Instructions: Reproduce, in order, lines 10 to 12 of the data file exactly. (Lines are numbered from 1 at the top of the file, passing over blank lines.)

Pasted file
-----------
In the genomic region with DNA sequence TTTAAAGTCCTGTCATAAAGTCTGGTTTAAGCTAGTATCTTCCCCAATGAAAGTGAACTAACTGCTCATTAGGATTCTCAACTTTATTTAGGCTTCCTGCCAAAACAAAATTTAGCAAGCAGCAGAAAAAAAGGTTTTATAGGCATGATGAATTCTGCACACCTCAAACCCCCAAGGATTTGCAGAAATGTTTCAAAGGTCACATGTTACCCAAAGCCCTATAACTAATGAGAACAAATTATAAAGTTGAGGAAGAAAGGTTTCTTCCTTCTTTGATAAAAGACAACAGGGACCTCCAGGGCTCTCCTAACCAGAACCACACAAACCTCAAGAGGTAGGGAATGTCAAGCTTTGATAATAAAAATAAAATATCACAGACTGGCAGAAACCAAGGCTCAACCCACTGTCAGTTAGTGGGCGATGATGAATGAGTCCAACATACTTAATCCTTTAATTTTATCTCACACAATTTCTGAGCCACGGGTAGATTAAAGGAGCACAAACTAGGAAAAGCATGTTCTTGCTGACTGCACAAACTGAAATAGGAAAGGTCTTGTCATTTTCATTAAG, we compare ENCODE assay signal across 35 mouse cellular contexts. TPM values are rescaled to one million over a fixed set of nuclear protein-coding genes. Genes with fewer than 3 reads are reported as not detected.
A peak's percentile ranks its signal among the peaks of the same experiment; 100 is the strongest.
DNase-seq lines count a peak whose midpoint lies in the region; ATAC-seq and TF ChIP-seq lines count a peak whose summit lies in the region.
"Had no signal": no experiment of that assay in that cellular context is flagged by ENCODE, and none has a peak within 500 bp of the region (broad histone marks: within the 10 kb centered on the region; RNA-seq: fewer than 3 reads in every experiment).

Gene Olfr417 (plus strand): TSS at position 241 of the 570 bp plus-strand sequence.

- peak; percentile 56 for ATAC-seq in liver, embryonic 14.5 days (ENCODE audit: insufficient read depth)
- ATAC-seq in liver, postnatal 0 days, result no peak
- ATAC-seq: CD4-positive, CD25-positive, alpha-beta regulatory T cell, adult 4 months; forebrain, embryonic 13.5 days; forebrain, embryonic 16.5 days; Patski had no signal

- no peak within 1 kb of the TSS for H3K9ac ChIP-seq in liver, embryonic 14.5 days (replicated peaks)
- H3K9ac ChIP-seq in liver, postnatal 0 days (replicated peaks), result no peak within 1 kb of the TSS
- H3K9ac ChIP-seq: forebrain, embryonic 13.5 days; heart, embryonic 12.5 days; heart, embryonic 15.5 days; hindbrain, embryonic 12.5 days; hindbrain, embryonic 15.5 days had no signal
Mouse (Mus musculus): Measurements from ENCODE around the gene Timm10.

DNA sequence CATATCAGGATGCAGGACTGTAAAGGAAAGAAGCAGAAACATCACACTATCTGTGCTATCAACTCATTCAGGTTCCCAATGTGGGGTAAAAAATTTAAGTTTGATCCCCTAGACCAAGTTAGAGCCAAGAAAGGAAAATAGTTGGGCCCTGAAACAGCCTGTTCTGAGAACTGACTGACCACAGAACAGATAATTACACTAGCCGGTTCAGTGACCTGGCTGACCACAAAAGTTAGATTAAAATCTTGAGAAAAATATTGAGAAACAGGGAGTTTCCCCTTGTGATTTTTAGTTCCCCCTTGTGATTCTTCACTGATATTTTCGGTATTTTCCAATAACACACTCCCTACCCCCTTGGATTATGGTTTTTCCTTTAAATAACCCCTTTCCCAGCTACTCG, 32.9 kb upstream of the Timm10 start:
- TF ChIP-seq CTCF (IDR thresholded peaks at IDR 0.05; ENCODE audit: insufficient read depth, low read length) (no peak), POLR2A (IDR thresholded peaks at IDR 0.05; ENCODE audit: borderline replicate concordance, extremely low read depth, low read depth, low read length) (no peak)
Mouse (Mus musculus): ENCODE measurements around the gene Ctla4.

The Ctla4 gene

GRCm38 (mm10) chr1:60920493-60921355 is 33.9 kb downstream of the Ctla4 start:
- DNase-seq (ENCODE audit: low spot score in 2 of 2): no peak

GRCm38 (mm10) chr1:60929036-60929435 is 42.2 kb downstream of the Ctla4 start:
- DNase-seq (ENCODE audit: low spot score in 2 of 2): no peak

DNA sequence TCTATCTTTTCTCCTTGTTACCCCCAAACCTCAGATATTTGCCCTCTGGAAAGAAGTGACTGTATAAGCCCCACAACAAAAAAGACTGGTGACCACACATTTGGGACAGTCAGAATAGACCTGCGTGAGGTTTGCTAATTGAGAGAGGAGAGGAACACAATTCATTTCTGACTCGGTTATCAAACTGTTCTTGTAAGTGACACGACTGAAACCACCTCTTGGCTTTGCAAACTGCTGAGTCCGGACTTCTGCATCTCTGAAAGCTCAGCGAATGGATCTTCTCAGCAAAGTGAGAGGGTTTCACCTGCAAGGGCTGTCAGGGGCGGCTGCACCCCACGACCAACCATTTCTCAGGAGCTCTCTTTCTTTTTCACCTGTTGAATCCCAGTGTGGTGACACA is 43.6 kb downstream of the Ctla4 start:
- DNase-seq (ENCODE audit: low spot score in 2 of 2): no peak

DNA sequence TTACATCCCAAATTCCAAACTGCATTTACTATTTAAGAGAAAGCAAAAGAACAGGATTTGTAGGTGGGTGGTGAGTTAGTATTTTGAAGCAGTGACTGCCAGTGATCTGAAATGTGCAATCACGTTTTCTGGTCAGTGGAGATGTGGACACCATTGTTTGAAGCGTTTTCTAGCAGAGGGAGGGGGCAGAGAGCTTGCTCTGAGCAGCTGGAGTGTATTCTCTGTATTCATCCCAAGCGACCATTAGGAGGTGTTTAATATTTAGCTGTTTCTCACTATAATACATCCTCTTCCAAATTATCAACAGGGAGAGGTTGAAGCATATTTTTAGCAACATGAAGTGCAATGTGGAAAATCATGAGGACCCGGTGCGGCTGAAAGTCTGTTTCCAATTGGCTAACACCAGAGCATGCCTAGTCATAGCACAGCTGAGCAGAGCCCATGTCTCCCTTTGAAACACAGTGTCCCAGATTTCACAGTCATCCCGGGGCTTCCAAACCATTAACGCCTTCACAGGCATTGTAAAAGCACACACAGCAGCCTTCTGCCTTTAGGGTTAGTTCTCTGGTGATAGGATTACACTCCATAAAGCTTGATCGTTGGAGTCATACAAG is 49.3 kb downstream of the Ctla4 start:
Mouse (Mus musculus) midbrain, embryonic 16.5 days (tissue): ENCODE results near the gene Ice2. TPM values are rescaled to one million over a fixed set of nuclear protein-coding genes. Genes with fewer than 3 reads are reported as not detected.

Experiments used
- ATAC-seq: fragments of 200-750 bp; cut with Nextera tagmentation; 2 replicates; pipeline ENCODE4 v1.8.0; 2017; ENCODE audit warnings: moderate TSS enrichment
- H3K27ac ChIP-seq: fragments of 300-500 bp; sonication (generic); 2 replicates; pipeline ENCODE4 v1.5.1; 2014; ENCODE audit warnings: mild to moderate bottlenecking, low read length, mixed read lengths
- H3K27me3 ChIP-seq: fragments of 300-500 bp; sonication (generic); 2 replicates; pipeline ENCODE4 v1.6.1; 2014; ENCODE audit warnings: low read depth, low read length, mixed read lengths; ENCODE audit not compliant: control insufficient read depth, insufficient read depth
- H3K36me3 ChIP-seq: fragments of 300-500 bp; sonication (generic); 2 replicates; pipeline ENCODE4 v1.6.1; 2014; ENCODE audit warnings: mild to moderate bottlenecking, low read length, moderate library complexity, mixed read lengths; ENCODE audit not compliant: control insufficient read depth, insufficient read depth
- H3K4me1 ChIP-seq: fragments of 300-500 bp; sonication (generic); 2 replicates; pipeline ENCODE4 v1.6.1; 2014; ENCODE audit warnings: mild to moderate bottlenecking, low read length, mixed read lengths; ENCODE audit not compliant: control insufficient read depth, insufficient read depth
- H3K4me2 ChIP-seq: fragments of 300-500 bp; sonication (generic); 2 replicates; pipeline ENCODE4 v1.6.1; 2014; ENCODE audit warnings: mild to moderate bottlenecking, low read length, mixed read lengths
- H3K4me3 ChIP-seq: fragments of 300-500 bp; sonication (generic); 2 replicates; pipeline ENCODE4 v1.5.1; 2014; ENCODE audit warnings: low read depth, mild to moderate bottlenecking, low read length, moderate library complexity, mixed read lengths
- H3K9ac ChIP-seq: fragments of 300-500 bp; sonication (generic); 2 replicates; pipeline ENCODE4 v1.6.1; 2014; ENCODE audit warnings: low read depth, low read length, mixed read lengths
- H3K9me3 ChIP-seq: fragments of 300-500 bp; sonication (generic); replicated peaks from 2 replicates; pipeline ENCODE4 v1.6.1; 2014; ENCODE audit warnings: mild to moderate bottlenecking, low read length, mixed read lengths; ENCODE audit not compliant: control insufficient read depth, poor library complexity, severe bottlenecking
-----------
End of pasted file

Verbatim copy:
- H3K9ac ChIP-seq in liver, postnatal 0 days (replicated peaks), result no peak within 1 kb of the TSS
- H3K9ac ChIP-seq: forebrain, embryonic 13.5 days; heart, embryonic 12.5 days; heart, embryonic 15.5 days; hindbrain, embryonic 12.5 days; hindbrain, embryonic 15.5 days had no signal
Mouse (Mus musculus): Measurements from ENCODE around the gene Timm10.